3. Trading card, Waithman & Sons. Shawl and Linen Warehouse c. 1810
4. 'Linendraper', print from 'A Book of English Trades' by Richard Phillips, 1818 edition.
5.'The Habedasher Dandy' by Thomas Tegg, 1818. Printed by C. Williams
6. Dress shop 1777
7. 'The Ladies Dress Maker', print from 'A Book of English Trades' by Richard Phillips, 1818 edition.
8. Le Bon Genre, French caricature print from around 1815


Notes on the text:
For the information on this page I have made extensive use of M. Corina, 'Fine Silks & Oak Counters', published by Hurchingson Behman 1978. References to this source are marked "MC". For other sources see footnotes below.

a: See also Cotton Times: Understanding the industrial revolution

b: Existed in it's present form until 1820 when the partnership ended and Howell, taking most of their customers with him, established a new company as Howell & James, which lasted until 1900 when it was acquired by Debenhams. MC

c: Description of plate above: see the Shopping Mall page.

d: Jane Austen 'Pride & Prejudice' first published 1813, available as e-text

e: Trading card before 1813) Text: 'G. Sutton. Silk Manufacturer 53 Leicester Square, Wholesale & Retail. Handkerchiefs Figured, Fancy Main Color'd & Black. Sarsnet, Satins, Persians, Modes. Velvets, Bombazines, Barcelona Hkfs. Florentines, Mantuas and Armozines.' Also advertisement in La Belle Assemblee 1812 as G Sutton and 1813 as Sutton and Meeks.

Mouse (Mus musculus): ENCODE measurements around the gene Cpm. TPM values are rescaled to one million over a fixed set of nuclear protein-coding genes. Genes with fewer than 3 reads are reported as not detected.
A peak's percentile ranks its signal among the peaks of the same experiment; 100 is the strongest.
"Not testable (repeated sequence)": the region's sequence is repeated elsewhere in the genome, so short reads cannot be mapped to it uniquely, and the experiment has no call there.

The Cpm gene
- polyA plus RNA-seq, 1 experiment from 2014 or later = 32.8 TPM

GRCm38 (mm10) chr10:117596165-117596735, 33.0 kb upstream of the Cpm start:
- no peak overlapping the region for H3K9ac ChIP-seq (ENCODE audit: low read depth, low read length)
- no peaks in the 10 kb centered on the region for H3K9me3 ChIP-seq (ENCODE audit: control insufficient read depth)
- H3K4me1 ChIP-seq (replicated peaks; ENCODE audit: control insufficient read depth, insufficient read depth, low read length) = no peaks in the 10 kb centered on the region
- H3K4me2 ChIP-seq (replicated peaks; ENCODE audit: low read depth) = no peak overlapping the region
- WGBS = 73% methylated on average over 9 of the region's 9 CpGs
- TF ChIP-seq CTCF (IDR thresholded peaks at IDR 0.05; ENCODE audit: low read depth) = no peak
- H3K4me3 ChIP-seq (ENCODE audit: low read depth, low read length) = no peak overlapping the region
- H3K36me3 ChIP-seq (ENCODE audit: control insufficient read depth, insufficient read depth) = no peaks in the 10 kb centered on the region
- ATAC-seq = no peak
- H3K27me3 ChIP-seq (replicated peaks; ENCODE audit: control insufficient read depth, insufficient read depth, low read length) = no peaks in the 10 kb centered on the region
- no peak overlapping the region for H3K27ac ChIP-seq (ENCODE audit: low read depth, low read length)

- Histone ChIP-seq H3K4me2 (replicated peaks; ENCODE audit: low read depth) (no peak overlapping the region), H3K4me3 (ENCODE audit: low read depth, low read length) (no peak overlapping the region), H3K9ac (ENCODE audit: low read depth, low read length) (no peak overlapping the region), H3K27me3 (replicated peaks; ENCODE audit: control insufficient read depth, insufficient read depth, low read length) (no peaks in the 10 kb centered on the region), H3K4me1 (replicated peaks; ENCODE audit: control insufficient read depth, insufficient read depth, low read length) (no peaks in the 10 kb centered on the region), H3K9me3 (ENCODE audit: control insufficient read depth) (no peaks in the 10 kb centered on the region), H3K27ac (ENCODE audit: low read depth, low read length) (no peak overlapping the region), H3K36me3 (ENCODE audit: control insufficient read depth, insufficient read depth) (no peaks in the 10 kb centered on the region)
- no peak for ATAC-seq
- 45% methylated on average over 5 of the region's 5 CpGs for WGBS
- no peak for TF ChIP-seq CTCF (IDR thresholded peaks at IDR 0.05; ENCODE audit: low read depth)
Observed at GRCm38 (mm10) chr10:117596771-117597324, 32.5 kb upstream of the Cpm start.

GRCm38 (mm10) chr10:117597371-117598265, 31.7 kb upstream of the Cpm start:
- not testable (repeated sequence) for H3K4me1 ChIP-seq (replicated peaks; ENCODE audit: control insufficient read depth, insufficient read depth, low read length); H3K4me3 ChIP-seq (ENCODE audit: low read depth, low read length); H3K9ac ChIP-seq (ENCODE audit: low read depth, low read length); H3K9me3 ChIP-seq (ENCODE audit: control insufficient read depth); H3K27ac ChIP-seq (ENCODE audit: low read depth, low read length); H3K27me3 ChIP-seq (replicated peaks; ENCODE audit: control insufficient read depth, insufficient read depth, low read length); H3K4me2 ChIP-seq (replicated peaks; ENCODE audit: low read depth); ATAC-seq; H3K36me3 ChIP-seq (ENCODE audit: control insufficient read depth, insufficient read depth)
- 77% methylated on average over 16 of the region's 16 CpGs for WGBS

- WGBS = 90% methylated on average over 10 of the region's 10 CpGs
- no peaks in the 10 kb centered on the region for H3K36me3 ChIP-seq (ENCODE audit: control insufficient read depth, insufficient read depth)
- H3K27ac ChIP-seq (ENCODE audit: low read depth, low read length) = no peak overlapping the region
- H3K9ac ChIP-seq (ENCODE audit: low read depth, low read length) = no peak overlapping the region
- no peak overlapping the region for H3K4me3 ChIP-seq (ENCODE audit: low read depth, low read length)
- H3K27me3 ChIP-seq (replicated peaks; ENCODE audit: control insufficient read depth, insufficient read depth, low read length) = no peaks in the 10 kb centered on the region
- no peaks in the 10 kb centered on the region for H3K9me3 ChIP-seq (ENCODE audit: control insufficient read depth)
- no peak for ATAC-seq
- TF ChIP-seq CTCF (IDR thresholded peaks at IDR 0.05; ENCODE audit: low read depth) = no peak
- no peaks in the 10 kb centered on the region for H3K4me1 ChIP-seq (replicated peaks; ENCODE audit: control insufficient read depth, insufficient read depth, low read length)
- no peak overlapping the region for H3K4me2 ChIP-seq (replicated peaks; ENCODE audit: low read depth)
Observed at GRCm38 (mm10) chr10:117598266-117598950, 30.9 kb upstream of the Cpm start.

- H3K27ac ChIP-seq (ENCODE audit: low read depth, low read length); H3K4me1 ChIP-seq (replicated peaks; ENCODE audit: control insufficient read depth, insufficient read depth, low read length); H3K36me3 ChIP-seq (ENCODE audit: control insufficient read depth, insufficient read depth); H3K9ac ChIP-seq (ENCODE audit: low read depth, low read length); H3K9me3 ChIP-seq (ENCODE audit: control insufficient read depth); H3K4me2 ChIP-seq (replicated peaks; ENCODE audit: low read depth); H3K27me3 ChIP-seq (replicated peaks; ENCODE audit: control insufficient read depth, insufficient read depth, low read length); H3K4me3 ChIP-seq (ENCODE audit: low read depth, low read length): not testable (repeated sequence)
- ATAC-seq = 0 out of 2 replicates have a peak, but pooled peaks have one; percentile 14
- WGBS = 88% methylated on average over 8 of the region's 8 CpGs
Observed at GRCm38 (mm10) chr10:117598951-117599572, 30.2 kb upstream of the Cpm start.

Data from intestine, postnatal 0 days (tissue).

f: Trading card c. 1810 Text: Waithman & Sons. Shawl and Linen Warehouse

g: Trading card 1813 Text: Cavendish House; Clark & Debenham; On the same termas as FLINT &.
Every Article of the best Quality FOR READY MONEY ONLY
Silk - Merchers, Haberdashers Hosiers, Milliners & Lacemen
No 44 Wigmore. Cavendish Square
A large elegant assortment of Cottage Twills, Stuffs, Bombazines, Sarsnet, Satins Millinery -Pelisses and Dresses

h: Handbill after 1837. Text: Cavendish House; Promenade, Cheltenham:
beg to announce their intention of OPENING their NEW and EXTENSIVE PREMISES on MONDAY NEXT, when they will offer for Sale a Stock unrivalled in extent, and selected with the greatest care from the British and Foreign Markets, consisting of every novelty in
SILK, CACHMERES, SHAWLES, MANTELS, CLOAKS, LACE and EMBROIDERY; HOSIERY, FLANNELS and BLANKETS; MOREEN, DAMASK and CHINTZ FURNITURE; SHEETINGS, DAMASK TABLECLOTHES, and Line Drapery of every description; COBOURG and ORLEANS CLOTHS; A Large Lot of French Merinos, Exceedingky Cheao; READY-MADE LINEN, for Ladies and Gentlemen; Baby Linen and Children's Dresses of every kind; also
FUNERALS conducted in the most careful manner, at moderate charges

i: The first possible patent connected to mechanical sewing was a 1755 British patent issued to German, Charles Weisenthal. Weisenthal was issued a patent for a needle that was designed for a machine, however, the patent did not describe the rest of the machine if one existed.